Iron Chef October Entry Thread

Discussion in 'Geek Food' started by mrs dan77, Oct 22, 2009.

  1. mrs dan77

    mrs dan77 Member

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    I'm unlikely at this stage to have a chance to set this up tomorrow, so it's going up early.

    Entries open at 5pm. You may not post before then. October's theme is ALTITUDE - open to your interpretation.
    This is the entries thread only, discussion is here.




    So, who's cuisine reigns supreme? :leet:
     
  2. OP
    OP
    mrs dan77

    mrs dan77 Member

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    Entries will now close on Sunday 8th November at 24:00 midnight. You now have an additional week to get your entry in.
     
  3. BobsYourUncle

    BobsYourUncle Member

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    Gold Coast, QLD
    I'll go first...

    BobsYourUncle's Spicy Chicken with Ginger and Schallots

    My initial thoughts when I read the theme for this month's iron chef (before it was clarified as open for interpretation) was food from high altitude/mountainous places. Then people joked about getting high. So my inspiration - This dish is a Yunnan/Sichuan style stir-fry, which are mountainous regions in south-western china, and it has enough chilli in it to really get the endorphins flowing :D

    Ingredients:
    [​IMG]
    - Chicken breast
    - Birdseye chillies
    - shallots
    - garlic
    - ginger
    - Sichuan peppercorns (about 1 tsp)
    - chilli bean sauce
    - vegetable stock
    - corn flour (not shown here, oops)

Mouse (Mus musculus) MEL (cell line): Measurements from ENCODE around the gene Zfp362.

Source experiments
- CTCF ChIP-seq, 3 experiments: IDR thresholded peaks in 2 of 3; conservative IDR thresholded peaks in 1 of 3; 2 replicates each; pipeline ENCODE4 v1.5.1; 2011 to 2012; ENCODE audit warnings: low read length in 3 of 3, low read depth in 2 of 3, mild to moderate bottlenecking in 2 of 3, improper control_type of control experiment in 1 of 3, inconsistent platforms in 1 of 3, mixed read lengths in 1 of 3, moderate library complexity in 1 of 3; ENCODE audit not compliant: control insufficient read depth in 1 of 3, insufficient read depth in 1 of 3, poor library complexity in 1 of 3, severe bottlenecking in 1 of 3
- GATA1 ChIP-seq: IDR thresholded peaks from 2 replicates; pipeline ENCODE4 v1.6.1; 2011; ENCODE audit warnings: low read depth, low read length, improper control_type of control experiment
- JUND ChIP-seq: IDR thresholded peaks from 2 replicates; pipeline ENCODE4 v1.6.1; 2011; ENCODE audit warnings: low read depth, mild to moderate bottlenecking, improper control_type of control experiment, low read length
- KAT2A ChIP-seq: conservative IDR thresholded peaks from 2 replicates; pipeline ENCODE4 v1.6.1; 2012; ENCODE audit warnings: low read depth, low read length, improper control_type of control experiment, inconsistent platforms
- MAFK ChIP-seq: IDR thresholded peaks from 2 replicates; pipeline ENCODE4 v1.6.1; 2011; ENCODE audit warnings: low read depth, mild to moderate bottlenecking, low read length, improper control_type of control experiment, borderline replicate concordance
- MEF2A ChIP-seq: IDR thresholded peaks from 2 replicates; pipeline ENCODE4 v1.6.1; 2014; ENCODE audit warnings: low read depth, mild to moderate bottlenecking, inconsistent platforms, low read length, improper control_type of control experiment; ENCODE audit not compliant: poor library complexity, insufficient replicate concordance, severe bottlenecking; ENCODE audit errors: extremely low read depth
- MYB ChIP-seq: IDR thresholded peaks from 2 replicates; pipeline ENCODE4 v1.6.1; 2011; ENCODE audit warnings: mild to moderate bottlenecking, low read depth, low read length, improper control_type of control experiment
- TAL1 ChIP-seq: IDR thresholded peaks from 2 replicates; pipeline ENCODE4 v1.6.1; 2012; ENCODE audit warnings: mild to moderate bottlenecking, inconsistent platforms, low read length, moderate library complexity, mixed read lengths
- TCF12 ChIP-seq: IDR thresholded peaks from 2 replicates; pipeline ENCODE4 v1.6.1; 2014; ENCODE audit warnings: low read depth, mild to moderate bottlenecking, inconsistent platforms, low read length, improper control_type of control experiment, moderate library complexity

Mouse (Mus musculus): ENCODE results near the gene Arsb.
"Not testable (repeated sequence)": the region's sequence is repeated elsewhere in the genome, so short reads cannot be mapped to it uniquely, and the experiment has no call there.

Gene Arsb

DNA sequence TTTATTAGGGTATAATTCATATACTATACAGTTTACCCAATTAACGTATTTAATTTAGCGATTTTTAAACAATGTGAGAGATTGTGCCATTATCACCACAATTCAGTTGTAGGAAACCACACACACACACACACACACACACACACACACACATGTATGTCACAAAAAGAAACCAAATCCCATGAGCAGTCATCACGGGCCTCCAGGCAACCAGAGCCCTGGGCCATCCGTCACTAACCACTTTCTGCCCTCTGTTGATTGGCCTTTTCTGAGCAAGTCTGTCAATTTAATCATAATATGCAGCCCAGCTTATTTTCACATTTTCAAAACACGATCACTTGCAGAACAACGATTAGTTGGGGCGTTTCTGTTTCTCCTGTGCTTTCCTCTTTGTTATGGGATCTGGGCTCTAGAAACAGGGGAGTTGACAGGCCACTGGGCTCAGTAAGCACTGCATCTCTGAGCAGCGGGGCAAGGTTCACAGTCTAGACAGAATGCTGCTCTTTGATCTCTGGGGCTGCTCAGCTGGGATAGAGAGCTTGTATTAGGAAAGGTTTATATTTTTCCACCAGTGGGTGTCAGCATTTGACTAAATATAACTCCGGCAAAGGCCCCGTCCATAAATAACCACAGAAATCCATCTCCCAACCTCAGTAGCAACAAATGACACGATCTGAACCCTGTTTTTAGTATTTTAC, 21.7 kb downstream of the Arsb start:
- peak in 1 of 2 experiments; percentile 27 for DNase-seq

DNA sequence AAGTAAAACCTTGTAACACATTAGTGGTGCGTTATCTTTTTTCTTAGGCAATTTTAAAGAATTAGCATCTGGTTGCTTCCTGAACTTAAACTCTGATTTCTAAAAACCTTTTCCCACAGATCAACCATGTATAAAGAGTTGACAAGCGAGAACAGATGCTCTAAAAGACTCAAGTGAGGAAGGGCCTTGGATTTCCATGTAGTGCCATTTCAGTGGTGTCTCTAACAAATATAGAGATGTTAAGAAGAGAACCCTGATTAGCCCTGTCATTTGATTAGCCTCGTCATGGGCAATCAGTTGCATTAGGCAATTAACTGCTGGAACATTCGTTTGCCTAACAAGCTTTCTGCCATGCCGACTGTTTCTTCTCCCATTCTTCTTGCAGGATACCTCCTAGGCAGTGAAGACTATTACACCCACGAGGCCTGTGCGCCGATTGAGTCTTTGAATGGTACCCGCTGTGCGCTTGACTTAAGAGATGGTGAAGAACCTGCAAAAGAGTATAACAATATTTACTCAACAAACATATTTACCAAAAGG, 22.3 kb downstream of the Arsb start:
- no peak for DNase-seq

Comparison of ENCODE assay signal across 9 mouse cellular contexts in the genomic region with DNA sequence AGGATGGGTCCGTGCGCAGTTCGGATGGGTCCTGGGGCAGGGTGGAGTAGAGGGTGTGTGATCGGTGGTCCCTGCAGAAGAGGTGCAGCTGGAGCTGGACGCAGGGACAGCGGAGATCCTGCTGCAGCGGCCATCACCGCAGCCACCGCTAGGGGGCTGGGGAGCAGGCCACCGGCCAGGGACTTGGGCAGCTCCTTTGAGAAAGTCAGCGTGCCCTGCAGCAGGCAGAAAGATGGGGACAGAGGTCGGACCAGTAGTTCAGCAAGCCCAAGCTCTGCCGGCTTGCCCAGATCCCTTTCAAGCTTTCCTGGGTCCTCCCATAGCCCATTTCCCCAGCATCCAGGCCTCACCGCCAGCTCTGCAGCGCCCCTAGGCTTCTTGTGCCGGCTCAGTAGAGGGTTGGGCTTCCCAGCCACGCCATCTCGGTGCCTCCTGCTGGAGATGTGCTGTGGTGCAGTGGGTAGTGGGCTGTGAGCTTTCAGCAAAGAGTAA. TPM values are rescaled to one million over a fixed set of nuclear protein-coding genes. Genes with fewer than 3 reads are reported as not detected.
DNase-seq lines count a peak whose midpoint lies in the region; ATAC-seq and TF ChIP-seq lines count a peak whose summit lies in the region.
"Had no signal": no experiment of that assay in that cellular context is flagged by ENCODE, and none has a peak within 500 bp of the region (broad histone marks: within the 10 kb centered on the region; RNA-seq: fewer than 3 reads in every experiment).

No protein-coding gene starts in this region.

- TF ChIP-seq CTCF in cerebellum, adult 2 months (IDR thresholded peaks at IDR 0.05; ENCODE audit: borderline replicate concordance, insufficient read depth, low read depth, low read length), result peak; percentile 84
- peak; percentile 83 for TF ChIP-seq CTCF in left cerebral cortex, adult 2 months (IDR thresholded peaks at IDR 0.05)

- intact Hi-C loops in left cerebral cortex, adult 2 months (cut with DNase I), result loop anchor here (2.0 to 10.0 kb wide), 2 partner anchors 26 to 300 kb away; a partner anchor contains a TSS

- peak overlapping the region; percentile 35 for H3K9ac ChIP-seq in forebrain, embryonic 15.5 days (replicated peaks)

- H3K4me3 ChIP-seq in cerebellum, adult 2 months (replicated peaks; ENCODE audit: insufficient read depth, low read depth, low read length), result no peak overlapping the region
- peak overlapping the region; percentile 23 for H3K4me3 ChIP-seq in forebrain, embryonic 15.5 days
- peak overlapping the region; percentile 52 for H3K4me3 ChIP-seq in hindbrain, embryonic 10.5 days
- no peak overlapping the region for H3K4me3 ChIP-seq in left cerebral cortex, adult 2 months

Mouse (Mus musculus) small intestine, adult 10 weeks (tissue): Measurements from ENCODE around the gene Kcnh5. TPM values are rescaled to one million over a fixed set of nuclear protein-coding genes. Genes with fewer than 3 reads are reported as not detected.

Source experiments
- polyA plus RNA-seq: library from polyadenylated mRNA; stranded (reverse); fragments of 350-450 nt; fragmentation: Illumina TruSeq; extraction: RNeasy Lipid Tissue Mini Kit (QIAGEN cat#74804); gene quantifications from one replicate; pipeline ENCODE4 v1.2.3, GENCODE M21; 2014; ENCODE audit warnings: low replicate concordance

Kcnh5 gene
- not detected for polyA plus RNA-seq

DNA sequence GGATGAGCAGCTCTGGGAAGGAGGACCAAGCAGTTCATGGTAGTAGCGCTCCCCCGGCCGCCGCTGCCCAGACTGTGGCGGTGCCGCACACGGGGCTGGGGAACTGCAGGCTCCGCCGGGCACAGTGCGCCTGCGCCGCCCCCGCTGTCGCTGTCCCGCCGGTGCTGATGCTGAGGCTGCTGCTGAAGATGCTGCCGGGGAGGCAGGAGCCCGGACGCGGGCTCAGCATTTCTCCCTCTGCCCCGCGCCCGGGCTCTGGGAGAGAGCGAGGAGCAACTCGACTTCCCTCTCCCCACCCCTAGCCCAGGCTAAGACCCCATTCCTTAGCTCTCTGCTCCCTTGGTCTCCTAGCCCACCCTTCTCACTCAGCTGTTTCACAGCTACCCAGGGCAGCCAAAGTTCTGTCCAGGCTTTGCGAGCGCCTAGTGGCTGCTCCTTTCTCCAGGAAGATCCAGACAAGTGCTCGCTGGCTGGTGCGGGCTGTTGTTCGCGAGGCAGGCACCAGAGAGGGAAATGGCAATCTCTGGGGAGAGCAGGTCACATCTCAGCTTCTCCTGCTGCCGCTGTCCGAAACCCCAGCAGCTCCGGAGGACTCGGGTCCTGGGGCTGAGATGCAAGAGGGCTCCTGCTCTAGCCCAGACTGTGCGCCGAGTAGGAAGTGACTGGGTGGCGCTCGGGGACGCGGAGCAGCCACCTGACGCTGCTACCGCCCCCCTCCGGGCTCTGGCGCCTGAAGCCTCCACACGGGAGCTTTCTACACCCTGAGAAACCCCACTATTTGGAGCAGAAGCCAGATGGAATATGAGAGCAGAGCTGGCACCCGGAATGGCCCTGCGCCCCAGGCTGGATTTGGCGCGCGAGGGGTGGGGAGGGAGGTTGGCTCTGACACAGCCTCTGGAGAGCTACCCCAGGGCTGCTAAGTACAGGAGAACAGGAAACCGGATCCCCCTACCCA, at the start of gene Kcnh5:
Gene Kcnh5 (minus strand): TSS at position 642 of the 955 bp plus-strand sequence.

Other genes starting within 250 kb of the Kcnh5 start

- peanut oil

    Dice the ginger and garlic (forgot garlic in this photo, use 2-3 cloves). Finely slice the chillies, and chop the shallots. Dice the chicken, and coat with about a tablespoon of corn flour. I find this helps the chicken stay firm when you add the sauce later on.
    [​IMG]

    Fry the chillies, garlic and ginger in a dash of peanut oil until they begin to colour.
    [​IMG]

    Add the chicken, and stir-fry until golden.
    [​IMG]

    Add the chilli bean sauce (about 1 tablespoon) and mix in. Then add some vegetable stock to achieve the desired sauce consistency (I added a little under 1/2 a cup), and throw in the shallots. Cook for a minute or too, until the shallots just begin to soften.
    [​IMG]

    [​IMG]

    Serve with jasmine rice, and for extra authenticity, yunnan red tea (which is really nice, you can get it at good specialist tea shops).
    [​IMG]

    No point really in me saying how tasty it was, but I will anyway. A very nice amount of kick too.

    [​IMG]
     
  4. AussieHusky

    AussieHusky Member

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    Well here we go,

    AussieHuskies Towering Croquenbouche filled with white chocolate and Tequilla sabayon mousse, and dark chocolate and Kaluah sabayon mousse

    I admit I was a little unsure what to make for this theme, so I decided to make the tallest structure I could. Croquenbouche is a traditional French dessert but instead of the usual creme patissiere filling, I thought I'd make something a little more interesting.

    Profiteroles
    This is just a traditional Choux Pastry mix